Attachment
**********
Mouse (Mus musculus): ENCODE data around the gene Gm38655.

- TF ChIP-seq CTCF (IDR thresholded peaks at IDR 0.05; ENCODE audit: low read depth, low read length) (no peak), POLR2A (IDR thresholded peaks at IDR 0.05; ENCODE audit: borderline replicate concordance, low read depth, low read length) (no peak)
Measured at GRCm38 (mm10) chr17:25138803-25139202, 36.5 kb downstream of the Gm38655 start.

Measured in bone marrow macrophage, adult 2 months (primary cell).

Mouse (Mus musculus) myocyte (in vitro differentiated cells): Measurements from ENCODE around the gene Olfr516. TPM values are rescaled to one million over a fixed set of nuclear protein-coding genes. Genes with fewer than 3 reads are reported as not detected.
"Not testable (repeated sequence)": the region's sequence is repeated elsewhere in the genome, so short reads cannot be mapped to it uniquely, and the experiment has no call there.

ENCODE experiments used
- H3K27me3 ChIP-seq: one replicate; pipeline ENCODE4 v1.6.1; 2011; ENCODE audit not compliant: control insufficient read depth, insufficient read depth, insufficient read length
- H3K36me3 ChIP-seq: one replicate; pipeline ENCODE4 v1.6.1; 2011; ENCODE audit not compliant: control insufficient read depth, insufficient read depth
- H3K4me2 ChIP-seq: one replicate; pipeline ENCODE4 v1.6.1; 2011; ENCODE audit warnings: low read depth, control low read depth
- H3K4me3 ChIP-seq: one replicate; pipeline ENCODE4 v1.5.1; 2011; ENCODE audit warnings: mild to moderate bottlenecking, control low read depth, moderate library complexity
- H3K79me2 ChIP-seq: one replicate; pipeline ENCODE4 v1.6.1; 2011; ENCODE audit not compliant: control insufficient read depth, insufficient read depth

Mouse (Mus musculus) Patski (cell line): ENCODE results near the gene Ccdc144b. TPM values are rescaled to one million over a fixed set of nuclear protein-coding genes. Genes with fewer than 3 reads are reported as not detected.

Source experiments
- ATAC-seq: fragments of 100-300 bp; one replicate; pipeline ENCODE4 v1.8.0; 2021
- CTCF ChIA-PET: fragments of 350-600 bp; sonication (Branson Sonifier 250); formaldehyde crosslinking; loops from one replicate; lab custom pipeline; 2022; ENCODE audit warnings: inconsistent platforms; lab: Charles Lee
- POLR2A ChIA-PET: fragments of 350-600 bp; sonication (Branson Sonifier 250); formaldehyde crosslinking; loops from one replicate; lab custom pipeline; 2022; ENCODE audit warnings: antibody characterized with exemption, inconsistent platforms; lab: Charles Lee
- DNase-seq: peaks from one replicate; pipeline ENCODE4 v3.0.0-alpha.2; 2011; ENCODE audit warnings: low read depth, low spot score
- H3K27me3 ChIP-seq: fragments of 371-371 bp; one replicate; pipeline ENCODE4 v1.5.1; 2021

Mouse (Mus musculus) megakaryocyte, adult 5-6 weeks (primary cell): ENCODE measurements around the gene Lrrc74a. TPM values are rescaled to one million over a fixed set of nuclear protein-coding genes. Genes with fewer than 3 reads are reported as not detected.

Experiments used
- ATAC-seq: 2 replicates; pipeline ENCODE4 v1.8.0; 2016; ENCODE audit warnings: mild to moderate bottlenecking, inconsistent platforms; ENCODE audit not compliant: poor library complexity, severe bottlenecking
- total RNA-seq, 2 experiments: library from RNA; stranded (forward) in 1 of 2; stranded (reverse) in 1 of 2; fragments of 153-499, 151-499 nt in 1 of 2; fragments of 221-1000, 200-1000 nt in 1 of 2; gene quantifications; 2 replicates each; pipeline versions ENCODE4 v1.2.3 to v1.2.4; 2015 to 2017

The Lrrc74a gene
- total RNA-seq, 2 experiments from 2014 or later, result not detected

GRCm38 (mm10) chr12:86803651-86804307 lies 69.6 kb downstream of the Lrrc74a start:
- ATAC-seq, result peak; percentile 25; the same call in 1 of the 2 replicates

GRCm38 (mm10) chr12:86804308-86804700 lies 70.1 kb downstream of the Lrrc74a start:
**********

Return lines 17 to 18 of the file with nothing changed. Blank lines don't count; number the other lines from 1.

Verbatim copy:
- POLR2A ChIA-PET: fragments of 350-600 bp; sonication (Branson Sonifier 250); formaldehyde crosslinking; loops from one replicate; lab custom pipeline; 2022; ENCODE audit warnings: antibody characterized with exemption, inconsistent platforms; lab: Charles Lee
- DNase-seq: peaks from one replicate; pipeline ENCODE4 v3.0.0-alpha.2; 2011; ENCODE audit warnings: low read depth, low spot score